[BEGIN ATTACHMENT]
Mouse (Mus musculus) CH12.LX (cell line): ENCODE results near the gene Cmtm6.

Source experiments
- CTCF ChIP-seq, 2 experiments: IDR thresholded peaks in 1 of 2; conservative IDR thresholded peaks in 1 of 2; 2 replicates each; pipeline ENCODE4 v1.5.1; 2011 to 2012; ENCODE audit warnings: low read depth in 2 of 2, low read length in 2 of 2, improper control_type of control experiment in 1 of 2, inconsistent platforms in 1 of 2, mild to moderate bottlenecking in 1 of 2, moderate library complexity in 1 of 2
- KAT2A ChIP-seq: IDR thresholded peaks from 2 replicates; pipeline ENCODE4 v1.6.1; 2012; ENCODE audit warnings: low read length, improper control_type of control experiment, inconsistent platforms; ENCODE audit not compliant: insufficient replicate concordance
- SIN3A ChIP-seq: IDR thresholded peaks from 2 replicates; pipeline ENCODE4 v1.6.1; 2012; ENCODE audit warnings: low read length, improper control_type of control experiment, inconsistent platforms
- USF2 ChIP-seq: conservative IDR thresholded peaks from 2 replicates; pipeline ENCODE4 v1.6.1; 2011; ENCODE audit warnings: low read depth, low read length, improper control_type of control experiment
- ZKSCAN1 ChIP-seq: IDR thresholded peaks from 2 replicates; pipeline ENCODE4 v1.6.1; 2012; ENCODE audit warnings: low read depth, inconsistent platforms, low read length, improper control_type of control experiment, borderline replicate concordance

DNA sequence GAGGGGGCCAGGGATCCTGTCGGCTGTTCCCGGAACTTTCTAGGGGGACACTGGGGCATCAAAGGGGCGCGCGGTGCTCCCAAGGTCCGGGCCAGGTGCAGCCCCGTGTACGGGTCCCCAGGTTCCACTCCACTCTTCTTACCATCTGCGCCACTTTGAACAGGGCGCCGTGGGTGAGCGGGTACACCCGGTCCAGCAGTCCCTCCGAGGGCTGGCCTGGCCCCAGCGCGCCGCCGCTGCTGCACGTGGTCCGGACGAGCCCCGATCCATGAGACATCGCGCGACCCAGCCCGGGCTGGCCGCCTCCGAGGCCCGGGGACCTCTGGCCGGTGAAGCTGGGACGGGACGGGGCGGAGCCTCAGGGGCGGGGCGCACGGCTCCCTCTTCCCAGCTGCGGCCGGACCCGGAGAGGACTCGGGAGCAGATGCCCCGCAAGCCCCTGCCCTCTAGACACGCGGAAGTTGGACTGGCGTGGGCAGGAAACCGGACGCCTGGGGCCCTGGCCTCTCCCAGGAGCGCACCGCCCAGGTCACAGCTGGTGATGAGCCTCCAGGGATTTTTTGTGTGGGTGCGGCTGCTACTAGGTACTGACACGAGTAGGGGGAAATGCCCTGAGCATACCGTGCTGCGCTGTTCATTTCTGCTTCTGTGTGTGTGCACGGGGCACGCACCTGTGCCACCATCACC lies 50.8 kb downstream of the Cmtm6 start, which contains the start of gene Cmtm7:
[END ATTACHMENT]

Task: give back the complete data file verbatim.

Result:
Mouse (Mus musculus) CH12.LX (cell line): ENCODE results near the gene Cmtm6.

Source experiments
- CTCF ChIP-seq, 2 experiments: IDR thresholded peaks in 1 of 2; conservative IDR thresholded peaks in 1 of 2; 2 replicates each; pipeline ENCODE4 v1.5.1; 2011 to 2012; ENCODE audit warnings: low read depth in 2 of 2, low read length in 2 of 2, improper control_type of control experiment in 1 of 2, inconsistent platforms in 1 of 2, mild to moderate bottlenecking in 1 of 2, moderate library complexity in 1 of 2
- KAT2A ChIP-seq: IDR thresholded peaks from 2 replicates; pipeline ENCODE4 v1.6.1; 2012; ENCODE audit warnings: low read length, improper control_type of control experiment, inconsistent platforms; ENCODE audit not compliant: insufficient replicate concordance
- SIN3A ChIP-seq: IDR thresholded peaks from 2 replicates; pipeline ENCODE4 v1.6.1; 2012; ENCODE audit warnings: low read length, improper control_type of control experiment, inconsistent platforms
- USF2 ChIP-seq: conservative IDR thresholded peaks from 2 replicates; pipeline ENCODE4 v1.6.1; 2011; ENCODE audit warnings: low read depth, low read length, improper control_type of control experiment
- ZKSCAN1 ChIP-seq: IDR thresholded peaks from 2 replicates; pipeline ENCODE4 v1.6.1; 2012; ENCODE audit warnings: low read depth, inconsistent platforms, low read length, improper control_type of control experiment, borderline replicate concordance

DNA sequence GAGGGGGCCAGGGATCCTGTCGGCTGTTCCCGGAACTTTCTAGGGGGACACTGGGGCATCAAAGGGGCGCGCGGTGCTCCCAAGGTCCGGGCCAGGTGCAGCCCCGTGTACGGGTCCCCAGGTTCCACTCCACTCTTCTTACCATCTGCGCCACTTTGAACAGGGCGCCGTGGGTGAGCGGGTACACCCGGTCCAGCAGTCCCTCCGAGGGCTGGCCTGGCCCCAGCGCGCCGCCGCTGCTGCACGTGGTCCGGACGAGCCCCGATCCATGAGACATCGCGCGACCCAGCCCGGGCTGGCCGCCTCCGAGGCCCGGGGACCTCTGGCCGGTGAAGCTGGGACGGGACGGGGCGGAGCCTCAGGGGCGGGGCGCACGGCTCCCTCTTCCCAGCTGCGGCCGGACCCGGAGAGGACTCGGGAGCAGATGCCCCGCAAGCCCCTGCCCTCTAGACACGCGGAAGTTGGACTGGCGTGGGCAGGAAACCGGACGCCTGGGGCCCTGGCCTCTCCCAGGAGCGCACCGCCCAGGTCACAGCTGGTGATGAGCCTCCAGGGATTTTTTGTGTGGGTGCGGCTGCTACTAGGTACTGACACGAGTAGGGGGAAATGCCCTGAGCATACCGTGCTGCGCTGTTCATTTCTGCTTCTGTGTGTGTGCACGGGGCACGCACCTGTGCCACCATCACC lies 50.8 kb downstream of the Cmtm6 start, which contains the start of gene Cmtm7: